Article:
The State of Millennials and Marriage

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Long ago, marriage was, for the most part, an economic arrangement. This later evolved into a way for people to express their love and commitment to each other. Marriage may be shifting again as Millennials (those born in the 1980s and 1990s) are either not marrying at all or marrying much later.

In 2018, the median age at first marriage was 27 for women and 29 for men. This is up about 7 years since the 1960s and may be slowly climbing. According to a recent report out of the Urban Institute, an unparalleled number of millennials will remain unmarried through age 40. Furthermore, the marriage rate is predicted to drop to 70 percent. This is around 10 – 20% lower than the last three generations. In fact, a 2014 paper out of the ​Pew Research Center reports this is the biggest drop in the marriage rate in history.  ​

Should We Be Worried About This Trend?

Marriage offers several benefits: tax-related pluses, reduced likelihood of poverty, economic security, and children do much better when raised in stable two-parent households. There have been numerous studies that demonstrate that men in particular benefit even more in other ways. 

Why This Is Happening

One of the primary reasons for these trends is that millennials are facing many challenges when it comes to having a firm economic foundation. They often view marriage as a “capstone” rather than “cornerstone” of one’s adult life. However, research shows that the capstone approach may, ironically, lead to worse preparation for marriage, resulting in less marital satisfaction.

A second possible reason is the discouragingly high divorce rate. This is a phenomenon that has likely touched their lives in a profound way. They read about it online, they are products of their own parent’s divorce and they have many friends with divorced parents.

Do Millennials Still Want to Get Married?

A 2013 Gallup survey revealed that more young singles still aspire to get married than not, despite the declining marriage rate. Authorities of the National Marriage Project at the University of Virginia concur that this assertion is accurate. It seems who gets married and who stays married is changing a lot. But, the desire to marry in and of itself has not changed much. Perhaps this means that the challenge is to eradicate both the real and perceived blocks in our country to achieve that goal.

Does Marriage Have an Image Problem?

Has marriage as an institution lost its modern appeal? Maybe marriage, as it is traditionally defined, is no longer acceptable? We already have redefined who can marry as it is no longer only between a man and a woman. We may have even further to go to improve what might be viewed as an “image problem” in the eyes of the Millennial generation.

Some with strong opinions on the topic believe marriage should be redefined. For instance, there should be alternative options that are also embraced by society. No one has come up with any viable ideas as of yet. What is happening most often is that millennials cohabitate and may even cohabitate with multiple partners (serial cohabitating). There is much evidence that cohabitating does not yield more positive marital outcomes. Some of those who do not live with a partner are often still living with their parents, again due to financial hardship.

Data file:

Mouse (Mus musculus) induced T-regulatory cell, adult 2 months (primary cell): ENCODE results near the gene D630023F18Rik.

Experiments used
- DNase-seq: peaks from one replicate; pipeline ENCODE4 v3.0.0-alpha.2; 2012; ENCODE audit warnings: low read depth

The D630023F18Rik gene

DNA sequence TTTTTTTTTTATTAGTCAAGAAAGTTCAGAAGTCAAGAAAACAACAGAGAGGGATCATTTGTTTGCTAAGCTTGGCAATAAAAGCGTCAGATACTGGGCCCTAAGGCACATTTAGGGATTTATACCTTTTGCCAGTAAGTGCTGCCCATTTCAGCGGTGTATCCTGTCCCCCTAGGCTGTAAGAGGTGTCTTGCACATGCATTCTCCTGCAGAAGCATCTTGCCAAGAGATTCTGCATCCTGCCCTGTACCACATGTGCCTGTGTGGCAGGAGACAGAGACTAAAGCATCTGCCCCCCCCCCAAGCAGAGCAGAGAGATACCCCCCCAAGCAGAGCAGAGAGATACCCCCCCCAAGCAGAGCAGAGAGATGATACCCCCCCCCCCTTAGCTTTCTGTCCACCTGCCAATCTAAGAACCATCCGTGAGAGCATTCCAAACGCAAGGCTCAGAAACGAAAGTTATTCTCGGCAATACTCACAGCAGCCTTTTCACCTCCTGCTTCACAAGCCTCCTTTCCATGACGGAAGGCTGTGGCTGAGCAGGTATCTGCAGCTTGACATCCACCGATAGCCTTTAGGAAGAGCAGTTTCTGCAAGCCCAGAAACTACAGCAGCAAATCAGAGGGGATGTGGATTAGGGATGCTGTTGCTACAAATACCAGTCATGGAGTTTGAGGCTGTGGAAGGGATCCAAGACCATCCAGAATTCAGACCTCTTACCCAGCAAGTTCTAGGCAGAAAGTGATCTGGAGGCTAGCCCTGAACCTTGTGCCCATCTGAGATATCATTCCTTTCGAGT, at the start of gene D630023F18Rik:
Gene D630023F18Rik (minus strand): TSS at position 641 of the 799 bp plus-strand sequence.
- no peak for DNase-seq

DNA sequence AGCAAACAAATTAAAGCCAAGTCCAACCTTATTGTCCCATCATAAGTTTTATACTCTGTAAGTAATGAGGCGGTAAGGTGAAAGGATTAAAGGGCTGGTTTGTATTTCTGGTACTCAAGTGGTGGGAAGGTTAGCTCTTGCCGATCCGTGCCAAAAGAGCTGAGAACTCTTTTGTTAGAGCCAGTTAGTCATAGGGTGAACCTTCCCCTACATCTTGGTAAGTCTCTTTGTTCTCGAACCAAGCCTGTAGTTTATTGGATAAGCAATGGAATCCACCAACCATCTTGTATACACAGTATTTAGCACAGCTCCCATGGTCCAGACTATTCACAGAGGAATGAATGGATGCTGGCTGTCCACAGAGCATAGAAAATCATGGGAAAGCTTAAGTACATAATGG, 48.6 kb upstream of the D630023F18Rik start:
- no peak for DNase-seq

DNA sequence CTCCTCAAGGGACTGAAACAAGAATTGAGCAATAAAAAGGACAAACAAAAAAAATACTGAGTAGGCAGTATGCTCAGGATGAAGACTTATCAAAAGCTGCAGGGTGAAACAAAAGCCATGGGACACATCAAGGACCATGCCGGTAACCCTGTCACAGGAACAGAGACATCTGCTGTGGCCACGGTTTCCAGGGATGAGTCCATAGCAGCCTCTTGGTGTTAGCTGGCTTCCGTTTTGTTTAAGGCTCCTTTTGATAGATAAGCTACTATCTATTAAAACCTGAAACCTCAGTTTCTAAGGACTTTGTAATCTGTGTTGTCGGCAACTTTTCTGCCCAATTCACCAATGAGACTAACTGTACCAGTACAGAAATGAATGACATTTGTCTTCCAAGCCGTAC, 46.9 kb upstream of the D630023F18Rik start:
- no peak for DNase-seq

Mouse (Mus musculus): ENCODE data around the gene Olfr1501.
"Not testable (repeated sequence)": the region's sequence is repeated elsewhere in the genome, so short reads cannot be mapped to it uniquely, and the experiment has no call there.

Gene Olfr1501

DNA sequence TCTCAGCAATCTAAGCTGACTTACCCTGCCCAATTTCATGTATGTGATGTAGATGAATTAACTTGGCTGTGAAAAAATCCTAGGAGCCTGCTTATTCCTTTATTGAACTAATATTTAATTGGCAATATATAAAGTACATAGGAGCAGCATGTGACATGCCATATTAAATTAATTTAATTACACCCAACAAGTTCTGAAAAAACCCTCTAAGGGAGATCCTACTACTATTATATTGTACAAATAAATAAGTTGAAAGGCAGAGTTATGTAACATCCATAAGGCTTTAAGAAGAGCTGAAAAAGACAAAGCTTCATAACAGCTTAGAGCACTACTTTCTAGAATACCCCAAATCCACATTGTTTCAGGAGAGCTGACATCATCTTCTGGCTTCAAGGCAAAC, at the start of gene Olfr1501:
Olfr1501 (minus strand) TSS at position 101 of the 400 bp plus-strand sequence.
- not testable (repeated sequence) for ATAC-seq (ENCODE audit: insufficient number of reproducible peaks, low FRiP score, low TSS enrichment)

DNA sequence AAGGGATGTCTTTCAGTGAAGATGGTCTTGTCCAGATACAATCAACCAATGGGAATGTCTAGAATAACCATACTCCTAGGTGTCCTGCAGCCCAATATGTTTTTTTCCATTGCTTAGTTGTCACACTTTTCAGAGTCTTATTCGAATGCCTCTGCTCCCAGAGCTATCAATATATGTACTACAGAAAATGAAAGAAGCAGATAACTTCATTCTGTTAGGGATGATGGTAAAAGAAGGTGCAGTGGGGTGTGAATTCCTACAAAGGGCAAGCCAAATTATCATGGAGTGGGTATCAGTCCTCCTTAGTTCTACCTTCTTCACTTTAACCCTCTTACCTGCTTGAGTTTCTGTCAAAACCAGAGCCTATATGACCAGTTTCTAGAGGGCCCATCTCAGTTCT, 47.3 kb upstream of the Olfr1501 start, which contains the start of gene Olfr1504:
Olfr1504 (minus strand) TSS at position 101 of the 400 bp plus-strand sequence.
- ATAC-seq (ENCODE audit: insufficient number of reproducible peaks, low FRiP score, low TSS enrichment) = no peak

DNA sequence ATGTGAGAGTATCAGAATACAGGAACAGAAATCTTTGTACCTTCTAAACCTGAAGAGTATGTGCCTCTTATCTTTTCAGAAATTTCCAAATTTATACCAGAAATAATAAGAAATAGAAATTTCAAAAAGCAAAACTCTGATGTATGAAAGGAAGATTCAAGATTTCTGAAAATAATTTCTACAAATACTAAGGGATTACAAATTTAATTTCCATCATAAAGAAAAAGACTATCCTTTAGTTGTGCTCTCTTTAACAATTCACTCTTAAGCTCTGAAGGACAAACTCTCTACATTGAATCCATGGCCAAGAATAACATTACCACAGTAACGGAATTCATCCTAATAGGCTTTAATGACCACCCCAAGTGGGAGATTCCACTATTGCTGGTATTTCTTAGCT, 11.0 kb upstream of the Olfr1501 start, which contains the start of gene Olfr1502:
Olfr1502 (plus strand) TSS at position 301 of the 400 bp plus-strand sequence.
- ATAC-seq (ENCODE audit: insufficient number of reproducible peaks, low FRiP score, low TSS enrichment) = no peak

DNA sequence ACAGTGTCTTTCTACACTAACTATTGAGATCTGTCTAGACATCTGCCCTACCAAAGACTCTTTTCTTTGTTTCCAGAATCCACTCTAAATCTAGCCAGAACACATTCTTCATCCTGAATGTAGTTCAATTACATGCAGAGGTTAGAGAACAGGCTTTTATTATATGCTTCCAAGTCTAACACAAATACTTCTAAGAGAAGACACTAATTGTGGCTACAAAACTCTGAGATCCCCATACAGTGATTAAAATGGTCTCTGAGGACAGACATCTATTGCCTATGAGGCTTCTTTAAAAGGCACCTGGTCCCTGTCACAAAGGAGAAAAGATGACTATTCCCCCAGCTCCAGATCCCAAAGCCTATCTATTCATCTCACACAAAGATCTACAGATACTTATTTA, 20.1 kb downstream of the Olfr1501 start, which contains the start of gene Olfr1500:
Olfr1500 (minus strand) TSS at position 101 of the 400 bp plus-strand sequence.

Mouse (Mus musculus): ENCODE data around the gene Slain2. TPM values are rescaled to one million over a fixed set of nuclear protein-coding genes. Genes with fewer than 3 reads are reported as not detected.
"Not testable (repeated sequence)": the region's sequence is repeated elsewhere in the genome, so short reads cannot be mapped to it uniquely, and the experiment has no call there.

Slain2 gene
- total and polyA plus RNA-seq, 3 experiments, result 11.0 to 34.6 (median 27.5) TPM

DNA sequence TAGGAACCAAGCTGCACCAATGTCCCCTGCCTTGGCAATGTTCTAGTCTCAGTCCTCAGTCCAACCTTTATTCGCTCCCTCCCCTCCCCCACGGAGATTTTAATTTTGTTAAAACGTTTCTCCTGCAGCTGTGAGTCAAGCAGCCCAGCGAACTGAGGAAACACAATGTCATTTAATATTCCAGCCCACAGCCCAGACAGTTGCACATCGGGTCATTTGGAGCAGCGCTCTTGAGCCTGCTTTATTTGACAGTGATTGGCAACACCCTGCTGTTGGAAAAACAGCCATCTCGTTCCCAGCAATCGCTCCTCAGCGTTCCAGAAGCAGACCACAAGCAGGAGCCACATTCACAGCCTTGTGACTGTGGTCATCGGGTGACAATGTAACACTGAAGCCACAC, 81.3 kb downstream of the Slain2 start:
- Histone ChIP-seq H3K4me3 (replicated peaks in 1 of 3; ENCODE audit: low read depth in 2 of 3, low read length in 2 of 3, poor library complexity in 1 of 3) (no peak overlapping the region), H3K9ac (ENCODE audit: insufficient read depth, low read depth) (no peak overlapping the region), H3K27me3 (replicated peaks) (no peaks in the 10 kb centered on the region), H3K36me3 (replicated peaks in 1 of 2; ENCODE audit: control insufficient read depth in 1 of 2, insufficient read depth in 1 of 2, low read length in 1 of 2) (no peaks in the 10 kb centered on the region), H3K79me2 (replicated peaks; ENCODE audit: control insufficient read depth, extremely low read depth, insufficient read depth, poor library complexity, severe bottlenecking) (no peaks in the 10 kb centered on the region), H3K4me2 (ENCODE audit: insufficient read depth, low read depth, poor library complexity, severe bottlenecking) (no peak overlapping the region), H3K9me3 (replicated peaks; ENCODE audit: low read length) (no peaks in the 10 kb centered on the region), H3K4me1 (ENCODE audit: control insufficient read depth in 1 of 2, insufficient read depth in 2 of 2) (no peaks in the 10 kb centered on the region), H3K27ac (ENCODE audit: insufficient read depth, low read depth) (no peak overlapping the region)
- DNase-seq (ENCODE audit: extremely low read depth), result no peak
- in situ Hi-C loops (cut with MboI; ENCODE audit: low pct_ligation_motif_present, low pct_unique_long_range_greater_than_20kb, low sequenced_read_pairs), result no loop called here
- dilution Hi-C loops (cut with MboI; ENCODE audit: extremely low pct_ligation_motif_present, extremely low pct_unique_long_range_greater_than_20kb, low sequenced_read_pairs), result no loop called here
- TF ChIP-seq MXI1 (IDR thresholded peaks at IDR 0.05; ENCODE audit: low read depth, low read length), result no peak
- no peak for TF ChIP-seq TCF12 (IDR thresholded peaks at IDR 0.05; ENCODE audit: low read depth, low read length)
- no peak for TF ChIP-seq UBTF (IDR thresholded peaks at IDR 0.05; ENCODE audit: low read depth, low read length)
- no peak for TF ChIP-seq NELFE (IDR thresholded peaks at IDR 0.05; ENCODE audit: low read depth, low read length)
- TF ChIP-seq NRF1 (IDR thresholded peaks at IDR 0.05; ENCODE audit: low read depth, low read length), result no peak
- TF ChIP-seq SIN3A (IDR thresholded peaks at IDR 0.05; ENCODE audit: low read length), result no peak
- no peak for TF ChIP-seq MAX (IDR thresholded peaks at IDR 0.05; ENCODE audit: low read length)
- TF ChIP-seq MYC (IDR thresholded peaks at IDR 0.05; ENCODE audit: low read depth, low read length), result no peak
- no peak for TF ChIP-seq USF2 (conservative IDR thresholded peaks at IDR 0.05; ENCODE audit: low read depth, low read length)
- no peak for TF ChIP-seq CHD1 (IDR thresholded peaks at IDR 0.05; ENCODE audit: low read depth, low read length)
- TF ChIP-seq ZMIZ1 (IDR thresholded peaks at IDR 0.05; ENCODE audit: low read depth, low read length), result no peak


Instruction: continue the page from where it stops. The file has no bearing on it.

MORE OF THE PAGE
Reasons Millennials Delay Marriage

Millennials might have deeper more personal reasons to delay marriage. There may be a mindset among this age group that you don’t need a partner to be happy. It’s also hard to be in a relationship with a group of people that clearly recognize themselves as being rather self-absorbed. 

There are also more choices than ever now. With the use of technology, Millennials can view loads of singles online quite easily. There is a mentality that someone is easily replaceable. This paradox of choice can lead to inertia.

Finally, this group is on the slow path to commitment as a whole. They are taking their time to have sex with multiple partners (even a few friends with benefits) or see if they can tolerate living with someone. This isn’t viewed as reckless behavior. It’s a way to “test drive” their partner before committing to “buy.”

Millennials may have it right. They may be learning from the mistakes of generations past. There are much more socially acceptable options with respect to relationships today. But, what if the pendulum has swung too far? We likely will not for sure until the post-millennial Generation Z is in their 20s or perhaps even the generation after them.

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7 Sources
Verywell Mind uses only high-quality sources, including peer-reviewed studies, to support the facts within our articles. Read our editorial process to learn more about how we fact-check and keep our content accurate, reliable, and trustworthy.
  1. U.S. Census Bureau. Historical marital status tables. Updated November 2019.

  2. Urban Institute. Fewer marriages, more divergence: Marriage projections for Millenials to age 40. Updated April 2014.

  3. Pew Research Center. Record share of Americans have never married. Updated September 2014.

  4. Brigham Young University. The meaning of marriage matters, Part 1: Capstones vs. cornerstones: Diverging blueprints for modern marriage. Updated 2020.

  5. Gallup. Most in U.S. want marriage, but its importance has dropped. Updated August 2013.

  6. Rosenfeld MJ, Roesler K. Cohabitation experience and cohabitation's association with marital dissolution. Fam Relat, 2019;81:42-58. doi:10.1111/jomf.12530

  7. Manning WD, Smock PJ, Fettro MN. Cohabitation and marital expectations among single millennials in the U.S. Popul Res Policy Rev. 2019;38(3):327-346. doi:10.1007/s11113-018-09509-8